After several months of discussion and debate, a committee has released a series of recommendations on ways to change the way Newark approaches rental housing.
The committee – made up of residents, students, landlords, city officials and University of Delaware officials –presented its report to the public last week and will present it to city council early next year.
“The goal of these recommendations is to be broad brush,” Planning Director Mary Ellen Gray said, adding that the committee and the planning department will study them further if council signs off.
Mayor Jerry Clifton, who attended the Nov. 14 meeting, expressed appreciation for the committee’s work.
“We certainly appreciate having the efforts this group put forward over months and months of meetings,” Clifton said. “This is the beginning of a broader discussion the city has been longing for.”
Freeman Williams, a committee member representing the Newark NAACP, called the process a “real eye-opener.”
“I assumed there are a lot of easy answers, but there are not,” Williams said. “We really need to spend the time to look at how we can move forward. There are some issues that are complex that will take time to solve. There are some that are easier.”
Marene Jordan, director of the Newark Housing Authority, said the report highlights the need to have more affordable housing in the city. Nearly half of the recipients of the NHA’s housing vouchers this year had to go outside the city to find housing due to the high cost of apartments in Newark, she said.
“Running an affordable housing program in a college town is difficult,” Jordan said.
Here’s a look at some of the committee’s recommendations:
Community relations campaign: The city and UD should partner on a community relations campaign to help students living off campus understand expectations and common courtesies as a community member in the city of Newark. That could include a “Good Neighbor Guide” pamphlet and a Student Government Association program to organize community events for off-campus students.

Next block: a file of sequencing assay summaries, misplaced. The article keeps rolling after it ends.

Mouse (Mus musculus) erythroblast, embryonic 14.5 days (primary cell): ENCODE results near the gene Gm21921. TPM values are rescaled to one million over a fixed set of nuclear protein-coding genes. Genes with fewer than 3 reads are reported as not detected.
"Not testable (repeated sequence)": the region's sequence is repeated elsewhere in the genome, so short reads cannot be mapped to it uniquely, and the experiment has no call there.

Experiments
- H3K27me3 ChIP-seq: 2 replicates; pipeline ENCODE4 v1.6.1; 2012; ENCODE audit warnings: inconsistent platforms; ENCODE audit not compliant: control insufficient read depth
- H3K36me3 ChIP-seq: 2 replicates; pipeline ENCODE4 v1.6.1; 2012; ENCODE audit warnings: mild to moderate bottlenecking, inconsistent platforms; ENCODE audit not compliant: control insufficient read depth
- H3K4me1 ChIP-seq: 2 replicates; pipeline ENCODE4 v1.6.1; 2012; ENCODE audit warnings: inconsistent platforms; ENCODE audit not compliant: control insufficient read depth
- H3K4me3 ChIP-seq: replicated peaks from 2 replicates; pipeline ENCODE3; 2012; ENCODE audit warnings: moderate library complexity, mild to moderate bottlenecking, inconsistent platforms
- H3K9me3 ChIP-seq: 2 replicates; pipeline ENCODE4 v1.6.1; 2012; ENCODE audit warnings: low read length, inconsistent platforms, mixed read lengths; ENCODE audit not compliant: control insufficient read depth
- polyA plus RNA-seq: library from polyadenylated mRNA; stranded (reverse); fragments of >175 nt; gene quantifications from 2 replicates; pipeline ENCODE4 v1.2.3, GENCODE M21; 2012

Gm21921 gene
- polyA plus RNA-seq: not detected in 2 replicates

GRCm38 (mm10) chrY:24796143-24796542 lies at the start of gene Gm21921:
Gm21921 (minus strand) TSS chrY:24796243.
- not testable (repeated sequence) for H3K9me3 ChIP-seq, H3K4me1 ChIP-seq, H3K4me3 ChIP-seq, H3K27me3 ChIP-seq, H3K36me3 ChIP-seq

Data collection: UD should survey students about where they live off campus in order to provide better data to city planners.
Complaint database: To the extent legally allowed, the city should create a public online database of code enforcement complaints so residents can check on the status of complaints they filed.
Rental home inspections: The city should start a marketing campaign to encourage tenants to allow code enforcement officers to inspect their houses and apartments. This would address concerns about the safety of rental properties that have not been inspected for several years because the landlord tells tenants to deny access to the inspectors. The city should also create a public database of rental homes that are up-to-date with their inspections.
Report citations to landlords: The city should notify landlords when their tenants are cited for offenses such as underage drinking, littering, disorderly premises, standing on roofs, etc. Currently, landlords are only notified of noise violations.
Student-home ordinance: The city should reassess the effectiveness of the 20-year-old student-home ordinance, which regulates rental permits for single-family homes occupied by more than two college students.
Problem landlords: The city should consider penalizing landlords for repeat code and criminal offenses and consider escalating fines for repeat offenders and problem properties that require excessive enforcement.
Late fees: The city should reduce rental permit late fees from 25 percent to 5 percent, to match the late fees for other city permits.
Promoting affordable housing: The city should require developers to include a percentage of units designated as affordable housing or pay a fee-in-lieu that would be collected by the city and used for affordable housing initiatives. The city should also consider a density bonus if affordable units are included in development projects.
Promoting housing for non-students: The city should allow for accessory dwelling units (such as an apartment over a garage) at owner-occupied homes. Those units should be restricted to “non-transient” tenants. The city should also allow duplexes in areas with single-family zoning.
Promote homeownership: The city should reinstate the Promoting Owner-Occupancy of Homes Program, which provided incentives to people who bought rental properties and committed to living there. The city should also rename the program to avoid the unfortunate acronym POOH. Incentives could be in the form of reduced mortgage rates, tax abatement, waiving development/permit fees, and/or grants or low-interest loans for property renovations.
Affordable housing initiatives: The city should partner with the Diamond State Community Land Trust, Habitat for Humanity or other affordable housing developers to purchase and manage homes to renovate and sell to qualifying families. This would promote owner-occupancy of homes and prevent homes from turning into rentals.
Reducing stigmas: The city should work with civic associations and police to improve the safety and increase the appeal of neighborhoods that have rental housing opportunities but have a negative stigma from the general public and are considered unsafe or undesirable to live in.
Increase density downtown: The city should revise the zoning code and comprehensive development plan to increase housing density in downtown areas within close proximity to UD.